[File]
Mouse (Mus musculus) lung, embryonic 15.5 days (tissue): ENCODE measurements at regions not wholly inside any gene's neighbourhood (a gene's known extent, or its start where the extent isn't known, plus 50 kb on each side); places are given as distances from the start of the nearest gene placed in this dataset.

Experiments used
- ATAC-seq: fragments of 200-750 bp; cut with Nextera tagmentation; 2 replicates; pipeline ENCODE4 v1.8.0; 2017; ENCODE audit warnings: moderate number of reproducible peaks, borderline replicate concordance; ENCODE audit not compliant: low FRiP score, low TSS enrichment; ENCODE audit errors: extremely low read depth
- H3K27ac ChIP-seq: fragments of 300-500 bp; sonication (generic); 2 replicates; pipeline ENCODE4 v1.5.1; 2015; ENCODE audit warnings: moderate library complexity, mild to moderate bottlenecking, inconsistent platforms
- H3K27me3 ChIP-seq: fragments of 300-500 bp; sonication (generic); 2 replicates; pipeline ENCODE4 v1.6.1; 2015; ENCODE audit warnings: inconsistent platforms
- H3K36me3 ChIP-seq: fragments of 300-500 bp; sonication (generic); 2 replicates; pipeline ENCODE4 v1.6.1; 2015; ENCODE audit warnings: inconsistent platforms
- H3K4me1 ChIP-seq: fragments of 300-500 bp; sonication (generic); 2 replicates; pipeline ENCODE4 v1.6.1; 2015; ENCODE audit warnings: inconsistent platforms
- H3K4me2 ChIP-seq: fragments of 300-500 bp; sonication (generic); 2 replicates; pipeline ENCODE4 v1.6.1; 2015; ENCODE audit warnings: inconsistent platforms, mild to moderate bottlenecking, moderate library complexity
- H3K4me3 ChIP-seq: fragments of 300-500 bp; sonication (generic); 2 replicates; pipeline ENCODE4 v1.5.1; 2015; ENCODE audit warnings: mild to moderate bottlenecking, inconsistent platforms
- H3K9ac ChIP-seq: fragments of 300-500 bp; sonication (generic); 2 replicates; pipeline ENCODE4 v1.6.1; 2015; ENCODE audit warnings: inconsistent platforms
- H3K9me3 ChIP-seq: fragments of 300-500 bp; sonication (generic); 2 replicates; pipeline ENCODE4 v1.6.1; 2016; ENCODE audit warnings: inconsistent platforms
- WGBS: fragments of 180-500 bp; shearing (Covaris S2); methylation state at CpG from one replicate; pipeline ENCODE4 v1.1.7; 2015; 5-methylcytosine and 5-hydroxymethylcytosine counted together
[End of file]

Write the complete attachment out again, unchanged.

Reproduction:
Mouse (Mus musculus) lung, embryonic 15.5 days (tissue): ENCODE measurements at regions not wholly inside any gene's neighbourhood (a gene's known extent, or its start where the extent isn't known, plus 50 kb on each side); places are given as distances from the start of the nearest gene placed in this dataset.

Experiments used
- ATAC-seq: fragments of 200-750 bp; cut with Nextera tagmentation; 2 replicates; pipeline ENCODE4 v1.8.0; 2017; ENCODE audit warnings: moderate number of reproducible peaks, borderline replicate concordance; ENCODE audit not compliant: low FRiP score, low TSS enrichment; ENCODE audit errors: extremely low read depth
- H3K27ac ChIP-seq: fragments of 300-500 bp; sonication (generic); 2 replicates; pipeline ENCODE4 v1.5.1; 2015; ENCODE audit warnings: moderate library complexity, mild to moderate bottlenecking, inconsistent platforms
- H3K27me3 ChIP-seq: fragments of 300-500 bp; sonication (generic); 2 replicates; pipeline ENCODE4 v1.6.1; 2015; ENCODE audit warnings: inconsistent platforms
- H3K36me3 ChIP-seq: fragments of 300-500 bp; sonication (generic); 2 replicates; pipeline ENCODE4 v1.6.1; 2015; ENCODE audit warnings: inconsistent platforms
- H3K4me1 ChIP-seq: fragments of 300-500 bp; sonication (generic); 2 replicates; pipeline ENCODE4 v1.6.1; 2015; ENCODE audit warnings: inconsistent platforms
- H3K4me2 ChIP-seq: fragments of 300-500 bp; sonication (generic); 2 replicates; pipeline ENCODE4 v1.6.1; 2015; ENCODE audit warnings: inconsistent platforms, mild to moderate bottlenecking, moderate library complexity
- H3K4me3 ChIP-seq: fragments of 300-500 bp; sonication (generic); 2 replicates; pipeline ENCODE4 v1.5.1; 2015; ENCODE audit warnings: mild to moderate bottlenecking, inconsistent platforms
- H3K9ac ChIP-seq: fragments of 300-500 bp; sonication (generic); 2 replicates; pipeline ENCODE4 v1.6.1; 2015; ENCODE audit warnings: inconsistent platforms
- H3K9me3 ChIP-seq: fragments of 300-500 bp; sonication (generic); 2 replicates; pipeline ENCODE4 v1.6.1; 2016; ENCODE audit warnings: inconsistent platforms
- WGBS: fragments of 180-500 bp; shearing (Covaris S2); methylation state at CpG from one replicate; pipeline ENCODE4 v1.1.7; 2015; 5-methylcytosine and 5-hydroxymethylcytosine counted together